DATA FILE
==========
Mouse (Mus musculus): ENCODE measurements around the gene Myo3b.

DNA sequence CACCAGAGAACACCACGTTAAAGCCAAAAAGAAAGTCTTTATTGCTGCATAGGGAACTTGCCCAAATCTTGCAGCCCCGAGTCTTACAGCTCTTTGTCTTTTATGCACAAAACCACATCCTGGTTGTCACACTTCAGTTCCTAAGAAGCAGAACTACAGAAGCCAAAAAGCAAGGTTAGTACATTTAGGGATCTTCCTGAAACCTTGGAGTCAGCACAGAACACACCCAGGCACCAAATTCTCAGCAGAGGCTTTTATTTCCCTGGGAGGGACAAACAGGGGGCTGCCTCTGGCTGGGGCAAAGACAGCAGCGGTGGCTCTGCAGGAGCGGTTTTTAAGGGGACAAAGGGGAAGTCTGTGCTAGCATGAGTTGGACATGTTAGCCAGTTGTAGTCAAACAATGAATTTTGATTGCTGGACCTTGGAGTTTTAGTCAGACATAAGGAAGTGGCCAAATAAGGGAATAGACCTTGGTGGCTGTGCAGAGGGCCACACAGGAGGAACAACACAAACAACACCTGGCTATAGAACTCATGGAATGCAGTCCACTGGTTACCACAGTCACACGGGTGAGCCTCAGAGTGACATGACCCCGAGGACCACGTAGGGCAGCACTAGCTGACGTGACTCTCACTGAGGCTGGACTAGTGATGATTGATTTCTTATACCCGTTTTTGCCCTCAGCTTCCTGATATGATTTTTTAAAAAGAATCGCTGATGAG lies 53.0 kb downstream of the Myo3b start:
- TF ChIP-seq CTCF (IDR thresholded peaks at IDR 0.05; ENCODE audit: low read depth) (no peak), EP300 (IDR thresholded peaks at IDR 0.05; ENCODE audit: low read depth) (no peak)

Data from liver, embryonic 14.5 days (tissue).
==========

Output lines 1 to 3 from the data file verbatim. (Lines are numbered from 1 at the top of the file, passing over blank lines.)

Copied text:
Mouse (Mus musculus): ENCODE measurements around the gene Myo3b.

DNA sequence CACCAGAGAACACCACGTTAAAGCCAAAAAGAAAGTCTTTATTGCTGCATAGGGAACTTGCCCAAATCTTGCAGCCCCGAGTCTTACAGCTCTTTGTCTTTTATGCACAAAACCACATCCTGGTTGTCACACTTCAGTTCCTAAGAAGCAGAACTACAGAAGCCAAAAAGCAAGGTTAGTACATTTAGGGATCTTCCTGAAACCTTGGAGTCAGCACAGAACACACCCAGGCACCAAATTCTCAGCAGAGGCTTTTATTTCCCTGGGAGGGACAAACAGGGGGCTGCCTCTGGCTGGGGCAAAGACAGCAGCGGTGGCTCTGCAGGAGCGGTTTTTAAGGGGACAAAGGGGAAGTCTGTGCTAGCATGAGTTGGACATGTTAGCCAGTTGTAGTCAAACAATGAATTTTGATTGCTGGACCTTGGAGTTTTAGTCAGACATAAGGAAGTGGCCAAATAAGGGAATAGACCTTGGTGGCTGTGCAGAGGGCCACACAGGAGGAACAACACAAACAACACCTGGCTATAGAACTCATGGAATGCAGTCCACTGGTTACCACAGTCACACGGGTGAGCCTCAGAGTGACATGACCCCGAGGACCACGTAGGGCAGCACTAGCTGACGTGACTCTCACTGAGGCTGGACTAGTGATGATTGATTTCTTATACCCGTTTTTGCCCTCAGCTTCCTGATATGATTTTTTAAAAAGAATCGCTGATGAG lies 53.0 kb downstream of the Myo3b start:
- TF ChIP-seq CTCF (IDR thresholded peaks at IDR 0.05; ENCODE audit: low read depth) (no peak), EP300 (IDR thresholded peaks at IDR 0.05; ENCODE audit: low read depth) (no peak)